Kansas Liberty reports that the balancing act performed by Kansas Governor Kathleen Sebelius on the fiscal year 2009 budget is, well, a little off-kilter. (Fiscal 2009 is the current budget year, ending on June 30, 2009).
In the post Sebelius’ new budget misses the target by $50 million we learn that relying on budget numbers just two months old leads to a budget plan that won’t address the full reality of the situation:
But the use of out-dated numbers means the budget will result in a deficit, no matter how accurate the projections are.
Sebelius’ budget recommendations are based on the November Consensus Revenue Estimating Group’s initial deficit projection of $141 million for fiscal year 2009, and $1.021 billion for fiscal year 2010.
However, new revenue shortfalls have suggested a more accurate picture is a deficit of $185.5 million for fiscal year 2009 and $1.066 billion for fiscal year 2010, as reported yesterday in Kansas Liberty.
Last week in Wichita, questioning by Senator Susan Wagle seemed to indicate a deficit of around $200 million. Privately, one senator told me he would not be surprised to see the deficit balloon to $250 million by the end of June, as economic conditions seem to worsen every day.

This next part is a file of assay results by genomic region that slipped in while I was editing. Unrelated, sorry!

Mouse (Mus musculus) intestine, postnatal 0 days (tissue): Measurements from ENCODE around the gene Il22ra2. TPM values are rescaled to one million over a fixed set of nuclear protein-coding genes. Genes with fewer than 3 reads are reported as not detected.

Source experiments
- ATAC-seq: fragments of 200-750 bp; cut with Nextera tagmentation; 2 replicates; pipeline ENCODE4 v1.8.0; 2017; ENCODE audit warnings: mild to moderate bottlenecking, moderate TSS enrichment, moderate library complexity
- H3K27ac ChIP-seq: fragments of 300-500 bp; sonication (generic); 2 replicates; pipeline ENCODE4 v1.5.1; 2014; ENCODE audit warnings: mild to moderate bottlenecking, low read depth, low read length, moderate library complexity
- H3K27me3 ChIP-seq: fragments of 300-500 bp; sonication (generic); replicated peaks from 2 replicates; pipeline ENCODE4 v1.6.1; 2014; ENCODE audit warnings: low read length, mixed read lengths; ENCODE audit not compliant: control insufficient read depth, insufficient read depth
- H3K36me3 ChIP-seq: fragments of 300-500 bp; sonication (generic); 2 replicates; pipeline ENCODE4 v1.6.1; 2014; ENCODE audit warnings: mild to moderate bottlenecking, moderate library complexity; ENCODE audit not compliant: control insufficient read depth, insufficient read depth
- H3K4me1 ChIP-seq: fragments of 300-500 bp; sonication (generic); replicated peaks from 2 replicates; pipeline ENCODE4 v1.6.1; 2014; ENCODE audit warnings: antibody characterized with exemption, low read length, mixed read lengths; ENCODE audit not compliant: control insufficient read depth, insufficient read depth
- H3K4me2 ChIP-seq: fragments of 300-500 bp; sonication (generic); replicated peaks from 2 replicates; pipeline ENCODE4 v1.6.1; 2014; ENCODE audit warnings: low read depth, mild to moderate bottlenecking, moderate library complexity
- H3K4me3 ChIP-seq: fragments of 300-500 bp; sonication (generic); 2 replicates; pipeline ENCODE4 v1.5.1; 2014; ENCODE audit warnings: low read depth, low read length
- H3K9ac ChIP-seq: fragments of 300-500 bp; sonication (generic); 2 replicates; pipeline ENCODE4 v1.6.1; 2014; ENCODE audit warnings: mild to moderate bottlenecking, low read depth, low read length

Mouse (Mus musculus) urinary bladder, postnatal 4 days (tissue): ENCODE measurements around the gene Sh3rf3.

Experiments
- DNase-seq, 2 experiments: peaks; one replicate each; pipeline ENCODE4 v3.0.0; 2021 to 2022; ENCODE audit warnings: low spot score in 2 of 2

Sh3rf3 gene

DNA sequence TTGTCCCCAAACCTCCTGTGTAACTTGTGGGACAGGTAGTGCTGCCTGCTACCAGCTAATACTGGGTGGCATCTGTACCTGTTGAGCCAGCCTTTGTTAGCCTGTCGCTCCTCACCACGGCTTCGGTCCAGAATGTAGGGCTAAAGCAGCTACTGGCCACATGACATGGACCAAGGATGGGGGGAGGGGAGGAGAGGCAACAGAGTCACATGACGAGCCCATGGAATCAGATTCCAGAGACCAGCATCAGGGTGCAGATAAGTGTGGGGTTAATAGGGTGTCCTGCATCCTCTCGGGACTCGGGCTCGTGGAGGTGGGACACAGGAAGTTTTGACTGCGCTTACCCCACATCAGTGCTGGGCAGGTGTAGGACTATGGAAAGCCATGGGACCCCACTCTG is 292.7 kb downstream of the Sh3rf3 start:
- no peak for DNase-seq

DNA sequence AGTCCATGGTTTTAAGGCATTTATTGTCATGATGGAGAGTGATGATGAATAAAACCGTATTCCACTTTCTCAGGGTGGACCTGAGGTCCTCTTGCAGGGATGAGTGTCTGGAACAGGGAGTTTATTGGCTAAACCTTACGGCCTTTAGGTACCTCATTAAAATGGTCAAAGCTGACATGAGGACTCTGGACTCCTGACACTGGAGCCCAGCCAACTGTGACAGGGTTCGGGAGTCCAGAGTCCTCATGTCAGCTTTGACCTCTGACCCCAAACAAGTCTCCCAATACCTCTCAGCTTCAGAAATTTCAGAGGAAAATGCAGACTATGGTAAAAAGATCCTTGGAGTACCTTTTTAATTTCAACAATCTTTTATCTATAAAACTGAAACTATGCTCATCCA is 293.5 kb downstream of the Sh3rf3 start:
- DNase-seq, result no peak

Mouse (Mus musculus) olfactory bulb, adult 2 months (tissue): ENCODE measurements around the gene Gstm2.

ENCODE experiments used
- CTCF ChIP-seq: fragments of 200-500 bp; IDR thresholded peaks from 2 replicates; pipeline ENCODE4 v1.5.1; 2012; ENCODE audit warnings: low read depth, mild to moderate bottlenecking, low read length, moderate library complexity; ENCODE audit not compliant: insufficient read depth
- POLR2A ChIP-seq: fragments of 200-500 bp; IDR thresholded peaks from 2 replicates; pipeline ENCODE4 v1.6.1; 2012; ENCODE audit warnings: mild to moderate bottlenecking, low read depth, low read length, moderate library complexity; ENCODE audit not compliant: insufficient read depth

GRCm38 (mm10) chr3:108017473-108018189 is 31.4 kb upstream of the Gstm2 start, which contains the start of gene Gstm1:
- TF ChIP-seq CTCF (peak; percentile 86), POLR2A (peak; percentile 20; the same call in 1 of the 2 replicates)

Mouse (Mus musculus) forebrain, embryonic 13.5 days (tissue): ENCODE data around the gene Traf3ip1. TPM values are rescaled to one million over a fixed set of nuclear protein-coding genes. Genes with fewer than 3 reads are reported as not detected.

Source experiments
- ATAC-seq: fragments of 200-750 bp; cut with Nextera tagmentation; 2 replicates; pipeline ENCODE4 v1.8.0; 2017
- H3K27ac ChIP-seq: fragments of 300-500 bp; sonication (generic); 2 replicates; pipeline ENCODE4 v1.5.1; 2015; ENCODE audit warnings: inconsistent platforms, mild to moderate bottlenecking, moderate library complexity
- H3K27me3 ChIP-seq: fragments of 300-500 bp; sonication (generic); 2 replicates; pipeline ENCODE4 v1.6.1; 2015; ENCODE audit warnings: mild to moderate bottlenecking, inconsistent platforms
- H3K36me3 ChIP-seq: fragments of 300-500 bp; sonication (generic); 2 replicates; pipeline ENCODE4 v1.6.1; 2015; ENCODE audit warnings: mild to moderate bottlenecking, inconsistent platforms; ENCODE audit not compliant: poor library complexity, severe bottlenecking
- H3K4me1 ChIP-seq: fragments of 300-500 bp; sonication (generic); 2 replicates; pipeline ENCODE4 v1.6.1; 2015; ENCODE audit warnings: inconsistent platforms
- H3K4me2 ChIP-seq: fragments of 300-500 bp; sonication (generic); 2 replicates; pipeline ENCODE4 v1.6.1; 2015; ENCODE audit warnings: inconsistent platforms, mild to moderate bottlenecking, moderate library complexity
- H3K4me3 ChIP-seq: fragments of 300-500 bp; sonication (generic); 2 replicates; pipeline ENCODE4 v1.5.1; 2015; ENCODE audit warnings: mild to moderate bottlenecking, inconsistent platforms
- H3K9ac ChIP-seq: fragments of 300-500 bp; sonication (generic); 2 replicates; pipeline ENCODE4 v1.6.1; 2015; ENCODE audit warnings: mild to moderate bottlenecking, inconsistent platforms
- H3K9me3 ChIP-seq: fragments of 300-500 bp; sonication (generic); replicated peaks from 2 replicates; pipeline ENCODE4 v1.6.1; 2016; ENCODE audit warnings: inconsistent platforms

Martin Hawver explained the politics behind the Governor’s decision to use the Consensus Revenue Estimating Group’s figures of $141 million in his article The politics of budget cutting:
The Consensus Revenue Estimating Group, comprised of fiscal wizards who, well, estimate future revenues into the State General Fund, predicts that revenues will fall at least $211 million before the fiscal year ends on June 30, 2009. What that means is that spending approved by last year’s Legislature is about $140 million more than Kansas is likely to have (the state had been looking forward to ending this fiscal year with a small balance). … Here’s the political good part, if we can call it that. Sebelius has to meet the figures produced by the revenue estimators back on Nov. 4, and revenues have gotten worse since then. But the Nov. 4 estimate, legally, is the target she is required to meet. … It probably means that the Legislature is going to have to cut more spending this fiscal year, but Sebelius gets to make the least-icky of the cuts. And the political focus will be on the Legislature’s additional cuts to get through this fiscal year.